A&E Does It Again

‘Danger Man,’ Patrick McGoohan’s Forgotten Secret Agent Series, Comes to DVD

By Craig Henderson

Fans of Secret Agent know Danger Man, even if they’ve never actually seen it. It’s the first show that starred Patrick McGoohan as secret agent John Drake, just like the later Secret Agent series—which, in fact, was also called Danger Man everywhere but in America (CBS retitled the 1965-66 version of the show Secret Agent and added the famous Johnny Rivers theme song).

Danger Man was one of the earliest successes for Britain’s ITC distribution company, maker of most of the famous British TV adventure series of the 1960s. Danger Man premiered in England in the fall of 1960 and came to the United States the following April for a run on CBS (though the people who write A&E’s press releases think the show has never been seen in America, and even the DVD packaging makes the outrageously inaccurate claim “Never before seen in the US!”). That makes Danger Man the granddaddy of the entire 1960s spy craze, beating every other American and British TV show out of the gate and even getting a two-year jump on the James Bond movies.

CBS ran 24 episodes in the spring and summer of 1961, and to give you an idea of just how long ago that was, Danger Man was the summer replacement for Steve McQueen’s series Wanted Dead or Alive. All 39 episodes went into syndication after the CBS run but the show has rarely if ever been seen in the last 35 years, supplanted both in distribution and in memory by Secret Agent. The only previous video release was of four episodes on some hard-to-find videocassettes.

Both versions of Danger Man share a similar style, but there are key differences. In this first series, Drake is a global troubleshooter for NATO, an organization that’s sometimes mentioned and sometimes not in the alternating narration over the main titles. He is not an agent of the British Secret Service as in the second version. And oddly—for a British production and for the undeniable fact that he’s British in Secret Agent—here he’s an American, with an office in Washington and the U.S. Capitol dome prominently displayed in the opening titles. And yet he frequently reports to a British Intelligence chief named Hardy, who’s the only recurring character in the show. Drake is sent all over the world, invariably working for British and American interests but frequently turning up in places where NATO has no legitimate business.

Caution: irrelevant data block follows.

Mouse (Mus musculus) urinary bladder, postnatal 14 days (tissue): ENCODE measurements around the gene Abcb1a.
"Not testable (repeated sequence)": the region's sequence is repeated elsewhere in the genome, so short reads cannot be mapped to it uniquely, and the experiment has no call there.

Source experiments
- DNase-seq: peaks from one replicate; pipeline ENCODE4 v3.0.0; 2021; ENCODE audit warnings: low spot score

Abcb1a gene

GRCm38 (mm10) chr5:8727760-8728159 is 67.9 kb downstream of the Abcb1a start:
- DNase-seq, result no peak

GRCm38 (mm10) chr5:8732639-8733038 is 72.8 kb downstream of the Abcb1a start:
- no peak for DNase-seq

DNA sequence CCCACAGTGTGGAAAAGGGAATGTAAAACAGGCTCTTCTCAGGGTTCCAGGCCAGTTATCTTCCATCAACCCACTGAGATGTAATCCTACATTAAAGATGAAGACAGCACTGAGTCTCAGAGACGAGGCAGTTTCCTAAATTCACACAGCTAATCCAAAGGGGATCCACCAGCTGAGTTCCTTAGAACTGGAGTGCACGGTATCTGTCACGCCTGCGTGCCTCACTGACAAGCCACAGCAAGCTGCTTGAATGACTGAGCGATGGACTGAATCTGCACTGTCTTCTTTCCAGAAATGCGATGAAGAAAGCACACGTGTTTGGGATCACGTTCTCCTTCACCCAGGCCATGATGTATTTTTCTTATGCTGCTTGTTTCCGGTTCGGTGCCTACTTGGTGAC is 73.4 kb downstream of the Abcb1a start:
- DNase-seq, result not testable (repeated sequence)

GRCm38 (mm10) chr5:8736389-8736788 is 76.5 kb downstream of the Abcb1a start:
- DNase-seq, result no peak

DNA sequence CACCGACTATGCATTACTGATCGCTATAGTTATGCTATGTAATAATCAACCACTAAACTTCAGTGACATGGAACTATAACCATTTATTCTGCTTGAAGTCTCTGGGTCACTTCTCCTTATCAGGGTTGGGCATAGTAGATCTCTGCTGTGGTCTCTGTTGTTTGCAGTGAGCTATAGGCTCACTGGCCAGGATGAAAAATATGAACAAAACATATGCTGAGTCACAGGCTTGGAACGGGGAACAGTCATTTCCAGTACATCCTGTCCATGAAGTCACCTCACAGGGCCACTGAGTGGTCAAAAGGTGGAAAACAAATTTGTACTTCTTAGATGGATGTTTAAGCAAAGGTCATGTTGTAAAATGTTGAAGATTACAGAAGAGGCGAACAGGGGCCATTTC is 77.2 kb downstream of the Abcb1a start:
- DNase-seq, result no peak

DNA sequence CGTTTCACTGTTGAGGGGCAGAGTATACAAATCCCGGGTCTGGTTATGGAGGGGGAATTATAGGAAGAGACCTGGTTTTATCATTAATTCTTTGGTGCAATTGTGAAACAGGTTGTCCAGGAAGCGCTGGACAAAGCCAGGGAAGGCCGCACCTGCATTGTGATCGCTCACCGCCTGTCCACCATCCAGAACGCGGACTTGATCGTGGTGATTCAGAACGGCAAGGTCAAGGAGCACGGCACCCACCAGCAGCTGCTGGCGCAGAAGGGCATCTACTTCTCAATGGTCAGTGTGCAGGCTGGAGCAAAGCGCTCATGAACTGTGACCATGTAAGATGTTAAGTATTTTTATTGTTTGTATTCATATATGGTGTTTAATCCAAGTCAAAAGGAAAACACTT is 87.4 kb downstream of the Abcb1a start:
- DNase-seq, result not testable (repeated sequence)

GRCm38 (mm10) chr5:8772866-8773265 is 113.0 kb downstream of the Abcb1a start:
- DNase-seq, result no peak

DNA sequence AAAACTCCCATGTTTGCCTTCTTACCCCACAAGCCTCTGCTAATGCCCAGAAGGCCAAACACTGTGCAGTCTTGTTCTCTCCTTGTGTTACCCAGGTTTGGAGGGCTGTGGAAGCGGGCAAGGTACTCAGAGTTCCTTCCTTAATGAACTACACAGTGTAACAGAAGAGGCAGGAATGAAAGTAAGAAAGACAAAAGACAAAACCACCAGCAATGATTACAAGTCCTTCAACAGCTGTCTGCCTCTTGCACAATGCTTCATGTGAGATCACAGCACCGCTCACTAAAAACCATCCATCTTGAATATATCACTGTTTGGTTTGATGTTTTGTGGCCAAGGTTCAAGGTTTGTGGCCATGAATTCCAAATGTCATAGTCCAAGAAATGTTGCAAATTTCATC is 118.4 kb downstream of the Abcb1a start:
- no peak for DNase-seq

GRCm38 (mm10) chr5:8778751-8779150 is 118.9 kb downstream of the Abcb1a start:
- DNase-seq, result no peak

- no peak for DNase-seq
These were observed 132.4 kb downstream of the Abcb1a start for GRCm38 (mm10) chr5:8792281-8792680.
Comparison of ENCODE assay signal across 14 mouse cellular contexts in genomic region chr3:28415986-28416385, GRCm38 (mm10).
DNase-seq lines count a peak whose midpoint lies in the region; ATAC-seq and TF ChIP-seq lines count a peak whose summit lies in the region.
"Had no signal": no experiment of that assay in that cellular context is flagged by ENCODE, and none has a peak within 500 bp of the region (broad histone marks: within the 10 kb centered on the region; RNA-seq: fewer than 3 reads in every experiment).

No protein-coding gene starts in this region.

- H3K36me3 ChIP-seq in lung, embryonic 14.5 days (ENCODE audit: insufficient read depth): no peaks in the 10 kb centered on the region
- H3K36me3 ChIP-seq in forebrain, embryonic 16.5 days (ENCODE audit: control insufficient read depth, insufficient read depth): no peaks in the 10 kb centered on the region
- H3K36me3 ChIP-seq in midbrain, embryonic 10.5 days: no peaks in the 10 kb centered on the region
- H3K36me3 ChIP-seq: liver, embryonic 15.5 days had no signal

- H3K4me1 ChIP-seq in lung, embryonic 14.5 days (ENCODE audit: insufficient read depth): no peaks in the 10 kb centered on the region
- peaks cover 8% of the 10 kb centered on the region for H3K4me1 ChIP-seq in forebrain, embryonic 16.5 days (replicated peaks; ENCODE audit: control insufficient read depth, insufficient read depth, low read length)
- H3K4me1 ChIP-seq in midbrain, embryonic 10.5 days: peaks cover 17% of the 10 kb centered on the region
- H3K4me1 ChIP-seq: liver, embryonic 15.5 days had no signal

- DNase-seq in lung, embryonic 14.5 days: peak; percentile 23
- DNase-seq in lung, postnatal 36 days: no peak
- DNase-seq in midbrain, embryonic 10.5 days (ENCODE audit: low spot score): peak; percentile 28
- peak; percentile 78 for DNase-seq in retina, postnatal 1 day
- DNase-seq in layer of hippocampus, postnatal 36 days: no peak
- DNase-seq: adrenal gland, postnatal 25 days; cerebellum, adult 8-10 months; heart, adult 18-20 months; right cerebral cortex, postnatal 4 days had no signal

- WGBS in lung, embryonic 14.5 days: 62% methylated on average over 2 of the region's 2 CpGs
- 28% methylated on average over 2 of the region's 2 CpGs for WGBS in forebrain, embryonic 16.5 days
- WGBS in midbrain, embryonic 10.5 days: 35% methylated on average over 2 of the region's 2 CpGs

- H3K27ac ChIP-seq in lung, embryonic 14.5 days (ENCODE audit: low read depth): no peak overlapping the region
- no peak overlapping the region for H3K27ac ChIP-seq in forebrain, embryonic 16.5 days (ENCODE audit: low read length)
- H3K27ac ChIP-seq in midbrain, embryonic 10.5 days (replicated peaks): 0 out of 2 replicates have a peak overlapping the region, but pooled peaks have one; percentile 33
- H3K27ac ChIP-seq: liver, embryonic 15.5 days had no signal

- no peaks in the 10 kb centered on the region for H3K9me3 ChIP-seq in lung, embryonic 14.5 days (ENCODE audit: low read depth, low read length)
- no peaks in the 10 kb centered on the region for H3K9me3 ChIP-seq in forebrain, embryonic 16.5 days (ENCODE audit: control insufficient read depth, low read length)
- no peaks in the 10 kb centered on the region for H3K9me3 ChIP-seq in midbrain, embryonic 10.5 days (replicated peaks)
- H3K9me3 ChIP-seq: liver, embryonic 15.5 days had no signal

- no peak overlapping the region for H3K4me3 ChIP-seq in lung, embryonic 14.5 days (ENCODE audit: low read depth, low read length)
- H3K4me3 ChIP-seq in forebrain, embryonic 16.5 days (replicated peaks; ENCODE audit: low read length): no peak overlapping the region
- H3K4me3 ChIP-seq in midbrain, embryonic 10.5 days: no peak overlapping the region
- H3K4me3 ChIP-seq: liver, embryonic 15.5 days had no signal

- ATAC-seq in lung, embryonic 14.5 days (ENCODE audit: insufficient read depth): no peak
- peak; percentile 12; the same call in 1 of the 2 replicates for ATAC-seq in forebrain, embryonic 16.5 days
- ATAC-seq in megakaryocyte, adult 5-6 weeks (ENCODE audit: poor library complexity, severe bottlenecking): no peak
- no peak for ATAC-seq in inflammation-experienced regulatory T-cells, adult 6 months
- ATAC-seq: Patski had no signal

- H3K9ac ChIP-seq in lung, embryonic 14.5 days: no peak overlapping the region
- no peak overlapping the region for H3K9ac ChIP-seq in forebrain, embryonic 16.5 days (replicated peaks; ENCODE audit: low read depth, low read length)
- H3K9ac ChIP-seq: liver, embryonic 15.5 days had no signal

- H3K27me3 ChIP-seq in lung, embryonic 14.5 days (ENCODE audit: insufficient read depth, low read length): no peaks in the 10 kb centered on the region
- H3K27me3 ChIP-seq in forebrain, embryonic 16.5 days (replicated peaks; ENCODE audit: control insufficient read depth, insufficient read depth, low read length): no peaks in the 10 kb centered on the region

The major difference between the two Danger Men was running time. The original was a half-hour show, making it long on plot twists and action, short on the nuanced characterization and moral ambiguity that made the hour-long Secret Agent so intriguing. Still, creator Ralph Smart, who was the producer and often the writer of both series, packed as many shades as possible into the shorter episodes (and the somewhat corny old device of Drake narrating his adventures helped move things along).

In the episode “Position of Trust,” for example, Donald Pleasence plays a self-important Briton who stayed on in a Middle Eastern country after independence. He tells anyone who will listen that he holds a very sensitive post but he’s really a minor government clerk. Drake befriends him, then tricks him into running up a huge gambling debt, all so Drake can blackmail him into stealing secret documents that will expose a government official as a dope smuggler.

Drake carries out his distasteful duty as efficiently as always, then rescues Pleasence from the situation he created. There’s a surprising amount of artful characterization crammed into 26 minutes, and the story plays like many a later episode of Secret Agent. For fans of that series, Danger Man is a treasure trove, like discovering 39 previously unseen episodes of Secret Agent, but in the abridged version.

A surprising range of actors appeared in the series. Pleasence (in two episodes), Robert Shaw, Lois Maxwell, Charles Gray, Hermione Baddely, Beverly Garland, William Marshall, Hazel Court, Sam Wanamaker, Alan Wheatley (the Sheriff of Nottingham in ITC’s Robin Hood series), Patrick Troughton (the second star of Doctor Who), Honor Blackman (two years before she joined The Avengers), and a very young and very obviously pre-rhinoplasty Judy Carne are some of the performers who played Drake’s friends and enemies.

As always, A&E’s source material and transfers (provided by the producers of the British DVD sets) are impeccable. That lovely old British black-and-white cinematography is polished to the highest sheen.

But also as usual with A&E’s cult TV sets, the so-called extras are largely worthless. A text biography of McGoohan, with a separate text filmography, both identical to those in A&E’s Secret Agent DVDs, are about it. But the set fulfills its real function flawlessly, serving up every episode of a landmark, undeservedly forgotten series in the best possible home video presentation.

Danger Man—The Complete First Season

From A&E Home Entertainment

Released December 2003


Dolby Digital mono
Five Discs, Keep Cases in Boxed Set
39 episodes each 26 minutes

Special Features

Patrick McGoohan biography and filmography, stills from each episode

Pricing and Availability

SRP: $99.95